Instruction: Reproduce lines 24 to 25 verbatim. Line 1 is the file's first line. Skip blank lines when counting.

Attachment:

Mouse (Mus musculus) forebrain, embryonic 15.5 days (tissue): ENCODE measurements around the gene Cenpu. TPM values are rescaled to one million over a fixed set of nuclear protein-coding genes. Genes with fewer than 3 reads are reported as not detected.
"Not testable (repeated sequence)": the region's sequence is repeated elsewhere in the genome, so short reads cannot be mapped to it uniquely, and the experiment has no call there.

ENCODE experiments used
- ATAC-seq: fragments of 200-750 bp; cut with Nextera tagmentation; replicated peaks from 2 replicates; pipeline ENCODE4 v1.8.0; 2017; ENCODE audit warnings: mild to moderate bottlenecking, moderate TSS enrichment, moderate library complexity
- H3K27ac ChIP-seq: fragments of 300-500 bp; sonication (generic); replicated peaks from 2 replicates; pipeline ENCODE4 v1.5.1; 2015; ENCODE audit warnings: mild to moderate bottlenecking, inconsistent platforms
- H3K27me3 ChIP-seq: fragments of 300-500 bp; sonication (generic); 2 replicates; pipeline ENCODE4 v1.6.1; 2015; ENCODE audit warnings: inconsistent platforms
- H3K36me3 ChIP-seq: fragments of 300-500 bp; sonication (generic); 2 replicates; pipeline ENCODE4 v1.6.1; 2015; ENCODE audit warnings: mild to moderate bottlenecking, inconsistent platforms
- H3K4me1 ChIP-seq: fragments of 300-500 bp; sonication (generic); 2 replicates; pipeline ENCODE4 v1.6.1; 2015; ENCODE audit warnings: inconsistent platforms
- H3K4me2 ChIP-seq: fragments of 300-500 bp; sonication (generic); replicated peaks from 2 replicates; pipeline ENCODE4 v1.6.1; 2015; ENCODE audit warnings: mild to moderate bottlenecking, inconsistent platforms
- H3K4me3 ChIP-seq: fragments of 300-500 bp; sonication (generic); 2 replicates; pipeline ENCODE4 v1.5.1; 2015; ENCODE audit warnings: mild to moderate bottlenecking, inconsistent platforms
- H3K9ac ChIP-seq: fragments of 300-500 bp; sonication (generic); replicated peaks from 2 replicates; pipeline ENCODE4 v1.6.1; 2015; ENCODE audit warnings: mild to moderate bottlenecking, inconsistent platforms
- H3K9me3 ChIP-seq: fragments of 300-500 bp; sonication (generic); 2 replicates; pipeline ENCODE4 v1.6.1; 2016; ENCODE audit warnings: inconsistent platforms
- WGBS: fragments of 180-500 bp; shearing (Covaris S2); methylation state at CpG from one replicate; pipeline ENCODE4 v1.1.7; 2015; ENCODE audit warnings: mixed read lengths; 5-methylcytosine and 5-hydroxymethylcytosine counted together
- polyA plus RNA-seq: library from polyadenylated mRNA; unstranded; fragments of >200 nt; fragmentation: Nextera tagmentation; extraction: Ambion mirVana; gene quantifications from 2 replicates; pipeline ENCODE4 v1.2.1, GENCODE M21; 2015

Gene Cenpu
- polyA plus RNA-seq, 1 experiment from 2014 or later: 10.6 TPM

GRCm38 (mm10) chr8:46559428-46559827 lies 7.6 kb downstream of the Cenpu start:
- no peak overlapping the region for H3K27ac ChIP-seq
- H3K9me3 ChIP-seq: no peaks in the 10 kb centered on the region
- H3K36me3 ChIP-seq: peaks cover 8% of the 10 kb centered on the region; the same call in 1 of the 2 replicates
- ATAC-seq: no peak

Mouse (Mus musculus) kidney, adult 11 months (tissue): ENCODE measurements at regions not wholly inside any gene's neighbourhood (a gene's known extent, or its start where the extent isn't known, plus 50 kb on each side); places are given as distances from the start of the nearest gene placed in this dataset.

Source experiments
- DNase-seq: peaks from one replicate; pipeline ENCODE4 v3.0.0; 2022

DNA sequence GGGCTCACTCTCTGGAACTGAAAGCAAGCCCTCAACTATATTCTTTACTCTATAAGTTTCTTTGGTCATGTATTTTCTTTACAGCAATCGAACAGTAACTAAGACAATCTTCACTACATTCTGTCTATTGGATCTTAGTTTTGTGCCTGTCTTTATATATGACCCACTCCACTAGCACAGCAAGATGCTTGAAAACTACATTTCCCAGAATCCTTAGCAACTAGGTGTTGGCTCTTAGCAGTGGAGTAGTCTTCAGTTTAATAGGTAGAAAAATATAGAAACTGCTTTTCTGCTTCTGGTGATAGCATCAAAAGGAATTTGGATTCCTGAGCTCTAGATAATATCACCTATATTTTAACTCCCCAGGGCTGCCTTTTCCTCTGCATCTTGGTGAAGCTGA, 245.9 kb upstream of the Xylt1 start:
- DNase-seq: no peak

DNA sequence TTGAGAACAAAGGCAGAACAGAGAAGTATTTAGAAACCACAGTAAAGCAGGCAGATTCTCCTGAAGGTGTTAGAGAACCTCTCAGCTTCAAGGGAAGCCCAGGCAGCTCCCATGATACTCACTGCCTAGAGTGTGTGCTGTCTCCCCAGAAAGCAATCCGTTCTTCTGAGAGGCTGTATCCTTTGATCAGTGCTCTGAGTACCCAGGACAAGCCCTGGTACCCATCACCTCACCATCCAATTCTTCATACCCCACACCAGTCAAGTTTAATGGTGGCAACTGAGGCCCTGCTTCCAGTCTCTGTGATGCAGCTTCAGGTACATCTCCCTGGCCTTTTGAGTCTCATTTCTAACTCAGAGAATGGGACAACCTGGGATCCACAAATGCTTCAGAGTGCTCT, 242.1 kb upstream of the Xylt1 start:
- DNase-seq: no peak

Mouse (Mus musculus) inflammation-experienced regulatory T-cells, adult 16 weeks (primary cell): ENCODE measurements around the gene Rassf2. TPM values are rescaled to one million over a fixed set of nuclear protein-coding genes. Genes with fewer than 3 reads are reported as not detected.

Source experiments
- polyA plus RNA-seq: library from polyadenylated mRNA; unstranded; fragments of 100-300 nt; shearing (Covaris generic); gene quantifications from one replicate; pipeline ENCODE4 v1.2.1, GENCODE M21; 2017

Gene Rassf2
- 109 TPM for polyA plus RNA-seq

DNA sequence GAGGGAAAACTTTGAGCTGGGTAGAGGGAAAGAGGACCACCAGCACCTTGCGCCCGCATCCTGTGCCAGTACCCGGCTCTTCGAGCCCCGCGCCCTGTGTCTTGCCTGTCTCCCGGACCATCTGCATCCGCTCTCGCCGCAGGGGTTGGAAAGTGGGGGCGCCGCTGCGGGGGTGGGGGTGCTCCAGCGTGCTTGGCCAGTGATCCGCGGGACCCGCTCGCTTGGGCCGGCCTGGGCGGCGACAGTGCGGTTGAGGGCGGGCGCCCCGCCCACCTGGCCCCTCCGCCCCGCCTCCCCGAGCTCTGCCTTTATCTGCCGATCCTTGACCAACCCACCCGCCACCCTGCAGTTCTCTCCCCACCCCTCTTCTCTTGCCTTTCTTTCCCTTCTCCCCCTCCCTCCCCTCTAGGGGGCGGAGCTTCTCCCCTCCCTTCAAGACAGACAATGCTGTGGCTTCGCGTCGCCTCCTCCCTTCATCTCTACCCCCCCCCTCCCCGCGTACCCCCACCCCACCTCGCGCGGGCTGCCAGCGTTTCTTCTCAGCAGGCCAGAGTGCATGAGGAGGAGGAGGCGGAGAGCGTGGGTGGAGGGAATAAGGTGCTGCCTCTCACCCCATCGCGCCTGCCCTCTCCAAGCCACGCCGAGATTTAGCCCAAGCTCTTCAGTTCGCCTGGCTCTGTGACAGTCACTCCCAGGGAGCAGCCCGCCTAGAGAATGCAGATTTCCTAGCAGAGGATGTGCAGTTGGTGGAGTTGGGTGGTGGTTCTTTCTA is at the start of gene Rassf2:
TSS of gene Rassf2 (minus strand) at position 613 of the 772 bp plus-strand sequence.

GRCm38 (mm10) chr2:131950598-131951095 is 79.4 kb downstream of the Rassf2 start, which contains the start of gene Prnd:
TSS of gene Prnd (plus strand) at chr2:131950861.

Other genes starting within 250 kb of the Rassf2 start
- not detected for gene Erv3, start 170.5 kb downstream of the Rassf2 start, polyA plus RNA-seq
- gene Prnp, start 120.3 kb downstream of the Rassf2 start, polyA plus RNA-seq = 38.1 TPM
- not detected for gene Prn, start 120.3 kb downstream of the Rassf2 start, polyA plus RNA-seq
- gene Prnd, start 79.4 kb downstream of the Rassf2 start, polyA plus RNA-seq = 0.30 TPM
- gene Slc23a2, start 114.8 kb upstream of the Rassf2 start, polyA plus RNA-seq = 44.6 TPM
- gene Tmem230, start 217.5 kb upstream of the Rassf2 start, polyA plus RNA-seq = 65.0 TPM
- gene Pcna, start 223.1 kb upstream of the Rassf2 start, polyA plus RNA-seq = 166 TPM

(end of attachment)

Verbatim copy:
- DNase-seq: peaks from one replicate; pipeline ENCODE4 v3.0.0; 2022

DNA sequence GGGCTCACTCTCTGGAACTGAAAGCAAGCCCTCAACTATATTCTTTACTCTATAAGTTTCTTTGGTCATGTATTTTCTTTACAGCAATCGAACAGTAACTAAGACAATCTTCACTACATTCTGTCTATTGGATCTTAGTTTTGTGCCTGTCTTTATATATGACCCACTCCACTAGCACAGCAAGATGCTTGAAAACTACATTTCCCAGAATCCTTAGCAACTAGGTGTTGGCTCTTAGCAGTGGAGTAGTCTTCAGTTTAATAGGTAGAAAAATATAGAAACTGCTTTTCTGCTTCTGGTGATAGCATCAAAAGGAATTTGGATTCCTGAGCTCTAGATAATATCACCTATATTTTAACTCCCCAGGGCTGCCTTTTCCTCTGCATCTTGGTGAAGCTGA, 245.9 kb upstream of the Xylt1 start: